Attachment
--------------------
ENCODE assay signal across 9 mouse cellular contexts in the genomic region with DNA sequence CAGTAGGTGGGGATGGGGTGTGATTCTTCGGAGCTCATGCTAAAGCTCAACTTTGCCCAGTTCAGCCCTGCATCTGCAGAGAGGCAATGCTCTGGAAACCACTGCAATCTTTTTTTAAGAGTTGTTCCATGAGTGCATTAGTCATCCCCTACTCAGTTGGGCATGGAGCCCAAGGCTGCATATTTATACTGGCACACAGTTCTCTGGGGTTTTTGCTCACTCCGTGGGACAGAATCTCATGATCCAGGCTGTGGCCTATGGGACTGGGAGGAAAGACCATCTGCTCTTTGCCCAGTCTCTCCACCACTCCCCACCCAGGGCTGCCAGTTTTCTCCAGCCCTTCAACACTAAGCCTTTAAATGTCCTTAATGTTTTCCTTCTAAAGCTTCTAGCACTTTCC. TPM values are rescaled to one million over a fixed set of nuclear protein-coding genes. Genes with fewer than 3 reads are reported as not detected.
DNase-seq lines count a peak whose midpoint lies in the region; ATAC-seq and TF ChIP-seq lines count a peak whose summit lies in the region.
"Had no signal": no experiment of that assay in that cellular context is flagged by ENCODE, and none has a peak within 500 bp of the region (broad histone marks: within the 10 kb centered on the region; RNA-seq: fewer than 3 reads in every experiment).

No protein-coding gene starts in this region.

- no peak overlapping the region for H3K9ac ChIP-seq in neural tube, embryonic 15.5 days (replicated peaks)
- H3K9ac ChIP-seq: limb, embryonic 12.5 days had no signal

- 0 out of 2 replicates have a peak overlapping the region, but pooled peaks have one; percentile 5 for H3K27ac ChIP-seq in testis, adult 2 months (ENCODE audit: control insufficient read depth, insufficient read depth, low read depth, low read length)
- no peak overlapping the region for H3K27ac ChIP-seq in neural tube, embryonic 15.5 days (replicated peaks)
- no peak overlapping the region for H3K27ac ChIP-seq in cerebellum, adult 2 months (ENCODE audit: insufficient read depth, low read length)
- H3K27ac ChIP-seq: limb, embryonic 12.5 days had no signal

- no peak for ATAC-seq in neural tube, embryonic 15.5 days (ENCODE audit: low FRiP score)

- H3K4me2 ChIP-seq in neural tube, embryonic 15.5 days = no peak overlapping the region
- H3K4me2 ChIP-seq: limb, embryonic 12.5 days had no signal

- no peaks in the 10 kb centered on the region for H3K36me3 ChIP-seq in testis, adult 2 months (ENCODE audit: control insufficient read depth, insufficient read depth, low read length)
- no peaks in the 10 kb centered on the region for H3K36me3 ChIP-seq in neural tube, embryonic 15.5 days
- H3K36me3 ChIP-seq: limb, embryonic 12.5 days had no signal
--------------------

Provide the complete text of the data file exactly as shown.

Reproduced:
ENCODE assay signal across 9 mouse cellular contexts in the genomic region with DNA sequence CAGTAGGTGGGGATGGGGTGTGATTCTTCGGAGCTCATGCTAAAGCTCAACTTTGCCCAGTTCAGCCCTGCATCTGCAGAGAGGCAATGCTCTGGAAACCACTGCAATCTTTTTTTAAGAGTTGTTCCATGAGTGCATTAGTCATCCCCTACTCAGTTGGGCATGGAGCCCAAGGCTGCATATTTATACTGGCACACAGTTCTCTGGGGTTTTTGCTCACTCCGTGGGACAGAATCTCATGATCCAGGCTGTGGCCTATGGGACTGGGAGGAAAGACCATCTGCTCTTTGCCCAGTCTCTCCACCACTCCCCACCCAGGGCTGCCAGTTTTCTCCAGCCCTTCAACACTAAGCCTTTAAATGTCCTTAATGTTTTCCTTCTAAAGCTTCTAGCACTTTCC. TPM values are rescaled to one million over a fixed set of nuclear protein-coding genes. Genes with fewer than 3 reads are reported as not detected.
DNase-seq lines count a peak whose midpoint lies in the region; ATAC-seq and TF ChIP-seq lines count a peak whose summit lies in the region.
"Had no signal": no experiment of that assay in that cellular context is flagged by ENCODE, and none has a peak within 500 bp of the region (broad histone marks: within the 10 kb centered on the region; RNA-seq: fewer than 3 reads in every experiment).

No protein-coding gene starts in this region.

- no peak overlapping the region for H3K9ac ChIP-seq in neural tube, embryonic 15.5 days (replicated peaks)
- H3K9ac ChIP-seq: limb, embryonic 12.5 days had no signal

- 0 out of 2 replicates have a peak overlapping the region, but pooled peaks have one; percentile 5 for H3K27ac ChIP-seq in testis, adult 2 months (ENCODE audit: control insufficient read depth, insufficient read depth, low read depth, low read length)
- no peak overlapping the region for H3K27ac ChIP-seq in neural tube, embryonic 15.5 days (replicated peaks)
- no peak overlapping the region for H3K27ac ChIP-seq in cerebellum, adult 2 months (ENCODE audit: insufficient read depth, low read length)
- H3K27ac ChIP-seq: limb, embryonic 12.5 days had no signal

- no peak for ATAC-seq in neural tube, embryonic 15.5 days (ENCODE audit: low FRiP score)

- H3K4me2 ChIP-seq in neural tube, embryonic 15.5 days = no peak overlapping the region
- H3K4me2 ChIP-seq: limb, embryonic 12.5 days had no signal

- no peaks in the 10 kb centered on the region for H3K36me3 ChIP-seq in testis, adult 2 months (ENCODE audit: control insufficient read depth, insufficient read depth, low read length)
- no peaks in the 10 kb centered on the region for H3K36me3 ChIP-seq in neural tube, embryonic 15.5 days
- H3K36me3 ChIP-seq: limb, embryonic 12.5 days had no signal